Review: Biggest Loser At-Home Challenge Workout DVD
Posted Jan 19 2012 6:00am
Doing a Biggest Loser DVD is pretty much an easy choice. Who wouldn’t want to exercise like they were at The Biggest Loser ranch? Or spend some quality time with Bob Harper ? Or look at Dolvett Quince in red? (Because good God he looks drool-worthy in that color.) Or work out with former at-home winners of the show? We knew we would.
The latest in The Biggest Loser DVD line is The Biggest Loser At-Home Challenge, which is pretty much like the rest of The Biggest Loser DVDs on the market. You get a customizable mix-and-match menu with a variety of segments with pretty good instruction, fun music and a “real-person” quality to it since there are no fitness models used. In this one, the trainers are Bob, Dolvett and Anna Kournikova , and the contestants are Heba Salama, Jim Germanakos, Rebecca Meyer and Bernie Salazar. (Poor Jim didn’t make the cover.)
Now, let’s break it down piece by piece. First, you have the Warm-Up. Anna leads this 5-minute section, and it’s pretty basic. There are your basic stretches, pliés and other moves to warm the body up, plus modifications for the more challenging stretches like the runner’s lunge. Next, Anna leads Phase 1 Cardio, which is 10 minutes of sports drills with options to make the movements more (read: hard). From skaters to running man (a really low lunge with a tap back, then a knee and then a hop) to curtesy lunges with kicks, it may be “phase 1,” but it’s no beginner’s picnic. Phase 1 Strength is another 10 minutes of fun, with strength moves that use just your body weight. There are squats to side lunges, planks where you bring your knees to each elbow, balance work and more planks that make you row, twist and side plank. Again, no picnic. But at least Dolvett leads it and has a tight shirt on.
Then you move on to Phase 2 Cardio. This 15-minute workout is more challenging—and Bob is leading it (nothing is easy when Bob is in charge). It’s pretty much a Bob-rific segment that uses dumbbells for kettlebell-inspired moves. There are swings, static squats holding weights, moves where you’re swinging the dumbbell like a bat, squat jumps, jacks with weight—plenty of semi-complicated stuff to get your heart rate up fast and keep it up. Phase 2 Strength with Bob is a touch easier than Phase 2 Cardio because your heart rate doesn’t get as high, but oh-my-goodness do you feel the burn. Using up to 8-pound dumbbells, you do side lunges with a static front raise, knee-ups with a hold and upper-body work, and then there’s the fun combo move of a squat while reaching the dumbbells back behind you and then up and overhead for a tricep press and then back down to a squat again. Oh, and there’s plenty of pulsing and holding, too. There’s not much to write home about in the Cool Down, which is four minutes of your basic stretching and yoga with Anna again.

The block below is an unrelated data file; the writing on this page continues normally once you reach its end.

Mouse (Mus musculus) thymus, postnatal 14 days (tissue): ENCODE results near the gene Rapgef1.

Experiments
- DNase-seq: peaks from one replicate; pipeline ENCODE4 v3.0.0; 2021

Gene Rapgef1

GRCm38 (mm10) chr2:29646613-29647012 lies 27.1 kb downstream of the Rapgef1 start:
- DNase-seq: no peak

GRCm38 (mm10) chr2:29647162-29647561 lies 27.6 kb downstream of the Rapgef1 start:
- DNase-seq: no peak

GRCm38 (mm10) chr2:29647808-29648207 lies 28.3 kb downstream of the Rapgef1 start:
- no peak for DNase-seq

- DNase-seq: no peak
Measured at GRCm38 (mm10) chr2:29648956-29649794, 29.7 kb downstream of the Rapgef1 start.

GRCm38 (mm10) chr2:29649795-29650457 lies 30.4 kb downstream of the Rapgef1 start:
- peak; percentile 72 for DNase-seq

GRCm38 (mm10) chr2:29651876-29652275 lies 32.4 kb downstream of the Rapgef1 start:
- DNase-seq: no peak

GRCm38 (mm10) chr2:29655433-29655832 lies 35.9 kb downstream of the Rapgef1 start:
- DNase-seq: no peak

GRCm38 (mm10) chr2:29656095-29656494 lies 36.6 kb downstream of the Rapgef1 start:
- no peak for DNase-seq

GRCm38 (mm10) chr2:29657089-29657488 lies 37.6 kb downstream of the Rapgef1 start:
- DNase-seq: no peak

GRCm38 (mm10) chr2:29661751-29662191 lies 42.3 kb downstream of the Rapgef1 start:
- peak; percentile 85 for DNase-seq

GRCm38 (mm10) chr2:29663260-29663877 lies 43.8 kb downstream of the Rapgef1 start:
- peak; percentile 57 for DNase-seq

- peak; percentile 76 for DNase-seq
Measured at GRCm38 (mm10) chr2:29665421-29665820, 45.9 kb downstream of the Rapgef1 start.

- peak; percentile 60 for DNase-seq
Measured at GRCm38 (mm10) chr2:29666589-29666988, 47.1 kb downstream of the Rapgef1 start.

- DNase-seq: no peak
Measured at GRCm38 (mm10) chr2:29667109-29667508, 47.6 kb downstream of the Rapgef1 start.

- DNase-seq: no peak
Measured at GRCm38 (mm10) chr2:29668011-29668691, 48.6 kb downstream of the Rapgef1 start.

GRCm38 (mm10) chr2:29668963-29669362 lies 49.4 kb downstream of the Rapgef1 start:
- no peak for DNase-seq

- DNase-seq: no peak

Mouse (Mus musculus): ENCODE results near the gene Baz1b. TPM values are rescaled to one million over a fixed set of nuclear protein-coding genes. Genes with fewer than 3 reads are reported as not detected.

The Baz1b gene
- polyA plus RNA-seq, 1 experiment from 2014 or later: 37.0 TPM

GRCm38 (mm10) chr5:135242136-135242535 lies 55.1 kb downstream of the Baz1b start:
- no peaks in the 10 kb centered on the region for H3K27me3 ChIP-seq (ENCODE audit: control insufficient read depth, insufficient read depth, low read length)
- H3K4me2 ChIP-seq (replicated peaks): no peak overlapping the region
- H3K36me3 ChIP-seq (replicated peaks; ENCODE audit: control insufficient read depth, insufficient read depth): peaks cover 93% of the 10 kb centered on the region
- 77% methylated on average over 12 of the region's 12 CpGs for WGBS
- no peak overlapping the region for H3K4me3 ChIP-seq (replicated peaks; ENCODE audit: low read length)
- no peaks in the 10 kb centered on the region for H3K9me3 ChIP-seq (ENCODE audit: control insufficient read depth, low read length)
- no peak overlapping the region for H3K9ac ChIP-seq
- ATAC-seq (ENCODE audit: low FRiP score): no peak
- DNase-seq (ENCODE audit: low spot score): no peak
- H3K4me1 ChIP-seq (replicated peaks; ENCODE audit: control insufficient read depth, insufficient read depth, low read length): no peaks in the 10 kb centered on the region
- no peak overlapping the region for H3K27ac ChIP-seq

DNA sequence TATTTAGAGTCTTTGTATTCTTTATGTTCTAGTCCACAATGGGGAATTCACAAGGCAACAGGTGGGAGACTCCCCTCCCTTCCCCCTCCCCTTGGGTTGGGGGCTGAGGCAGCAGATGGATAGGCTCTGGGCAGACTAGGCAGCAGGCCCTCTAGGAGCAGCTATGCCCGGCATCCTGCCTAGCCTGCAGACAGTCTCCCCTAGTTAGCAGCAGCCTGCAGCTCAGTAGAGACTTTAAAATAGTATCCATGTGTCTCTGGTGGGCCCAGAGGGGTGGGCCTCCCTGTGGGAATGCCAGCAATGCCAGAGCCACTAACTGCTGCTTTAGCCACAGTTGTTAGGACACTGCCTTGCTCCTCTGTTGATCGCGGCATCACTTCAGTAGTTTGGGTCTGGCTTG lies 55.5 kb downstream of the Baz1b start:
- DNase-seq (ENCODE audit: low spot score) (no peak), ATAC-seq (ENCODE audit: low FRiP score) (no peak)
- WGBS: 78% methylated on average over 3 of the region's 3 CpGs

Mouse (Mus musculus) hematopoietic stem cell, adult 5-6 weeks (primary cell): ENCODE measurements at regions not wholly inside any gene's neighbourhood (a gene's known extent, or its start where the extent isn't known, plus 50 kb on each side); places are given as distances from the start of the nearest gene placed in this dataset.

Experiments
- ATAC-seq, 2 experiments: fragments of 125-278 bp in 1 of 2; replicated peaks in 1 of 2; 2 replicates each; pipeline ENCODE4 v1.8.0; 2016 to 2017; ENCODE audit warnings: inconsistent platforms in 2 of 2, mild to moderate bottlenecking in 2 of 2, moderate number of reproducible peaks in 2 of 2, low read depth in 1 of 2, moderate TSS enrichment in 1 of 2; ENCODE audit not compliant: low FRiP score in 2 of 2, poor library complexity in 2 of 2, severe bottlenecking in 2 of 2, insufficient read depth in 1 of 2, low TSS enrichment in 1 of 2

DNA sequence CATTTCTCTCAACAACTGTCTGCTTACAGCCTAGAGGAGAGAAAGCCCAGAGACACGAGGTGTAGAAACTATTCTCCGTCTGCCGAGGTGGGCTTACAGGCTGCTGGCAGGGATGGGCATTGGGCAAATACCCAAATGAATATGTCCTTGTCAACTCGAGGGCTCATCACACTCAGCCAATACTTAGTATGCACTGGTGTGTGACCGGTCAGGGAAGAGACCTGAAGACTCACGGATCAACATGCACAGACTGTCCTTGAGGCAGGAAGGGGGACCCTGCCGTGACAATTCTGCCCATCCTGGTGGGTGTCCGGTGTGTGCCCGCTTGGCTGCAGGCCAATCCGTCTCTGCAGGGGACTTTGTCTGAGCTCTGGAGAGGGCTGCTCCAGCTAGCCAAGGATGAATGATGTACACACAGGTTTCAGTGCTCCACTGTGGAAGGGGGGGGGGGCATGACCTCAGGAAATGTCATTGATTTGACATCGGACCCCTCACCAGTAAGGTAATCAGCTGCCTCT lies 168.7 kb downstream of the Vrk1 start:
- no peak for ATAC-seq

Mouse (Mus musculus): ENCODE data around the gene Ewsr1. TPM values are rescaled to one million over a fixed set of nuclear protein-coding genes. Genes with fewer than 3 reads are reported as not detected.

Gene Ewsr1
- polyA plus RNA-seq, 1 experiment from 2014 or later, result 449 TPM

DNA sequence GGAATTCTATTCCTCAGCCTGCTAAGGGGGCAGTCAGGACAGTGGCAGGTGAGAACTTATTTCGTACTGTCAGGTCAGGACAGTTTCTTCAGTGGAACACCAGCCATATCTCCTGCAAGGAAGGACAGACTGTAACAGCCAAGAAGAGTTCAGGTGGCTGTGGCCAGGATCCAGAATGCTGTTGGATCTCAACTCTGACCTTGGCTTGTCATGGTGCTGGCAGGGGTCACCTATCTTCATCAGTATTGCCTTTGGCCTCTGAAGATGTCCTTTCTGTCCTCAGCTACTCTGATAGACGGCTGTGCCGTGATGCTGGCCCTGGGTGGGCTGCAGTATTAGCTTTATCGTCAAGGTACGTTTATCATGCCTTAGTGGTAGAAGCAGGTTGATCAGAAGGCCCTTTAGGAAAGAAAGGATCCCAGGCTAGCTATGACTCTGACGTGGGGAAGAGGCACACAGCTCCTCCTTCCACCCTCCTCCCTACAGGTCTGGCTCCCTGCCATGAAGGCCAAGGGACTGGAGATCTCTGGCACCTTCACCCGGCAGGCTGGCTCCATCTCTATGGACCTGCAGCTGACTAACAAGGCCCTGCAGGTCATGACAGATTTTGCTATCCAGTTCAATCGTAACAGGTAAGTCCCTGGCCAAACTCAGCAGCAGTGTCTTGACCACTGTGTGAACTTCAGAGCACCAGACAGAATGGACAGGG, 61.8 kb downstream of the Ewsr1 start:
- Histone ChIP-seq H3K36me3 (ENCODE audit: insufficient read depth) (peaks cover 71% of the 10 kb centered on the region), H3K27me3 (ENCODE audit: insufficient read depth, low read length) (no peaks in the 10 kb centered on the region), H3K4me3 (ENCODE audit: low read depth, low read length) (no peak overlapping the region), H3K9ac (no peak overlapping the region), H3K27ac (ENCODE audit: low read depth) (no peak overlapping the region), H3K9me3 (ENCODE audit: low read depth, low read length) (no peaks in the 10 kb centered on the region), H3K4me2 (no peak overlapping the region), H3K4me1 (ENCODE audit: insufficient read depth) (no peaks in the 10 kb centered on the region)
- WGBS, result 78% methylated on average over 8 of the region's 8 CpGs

Although the moves aren’t timed to the music (and, for me, that always makes for a more jazzed workout), the music in this workout DVD is fun. Be warned though that although the sections are labeled as “cardio” and “strength,” all of them have moves that are both cardio and strength. Particularly, your legs and core never get a break in this DVD.
Which leads me to my next point. If you were to do any of the sections on their own, I’d say that each of these are pretty darn good. They’re full-body, burn calories and aren’t the same moves you’re used to seeing time and time again. However, if you were to do all or even some of the segments back to back—week after week—you’d be doing A LOT of squats, lunges and planks. So much so that I think you could mentally get pretty sick of them and that you could put your body at an increased risk of repetitive injury. Use a segment here or there during your week though, and I think you’re golden.
While I really liked that you could always look to Heba for lower-impact and beginner modifications, some of the instruction was hit or miss. The trainers are, on the whole, good with giving form cues and are motivating without being overly up in your grill, but it’s clear that Bob has the most experience with instructing a workout for a DVD (and rightly so !). Dolvett isn’t bad by any means, but it feels like with more practice you’d get to see more of his personality and spunk. ‘Cause I know it’s in there. And then there’s Anna. Honest to goodness, she couldn’t be much cuter in her Lululemon top—she’s almost like a little Russian bunny hopping about. But it’s obvious that it’s her first workout DVD, and she just comes off flat in her sections, almost like she’s reading a teleprompter.
Want to try this Biggest Loser At-Home Challenge DVD yourself? Leave a comment telling us who your favorite Biggest Loser trainer is, and we’ll select one lucky U.S. reader to win in about a week! —Jenn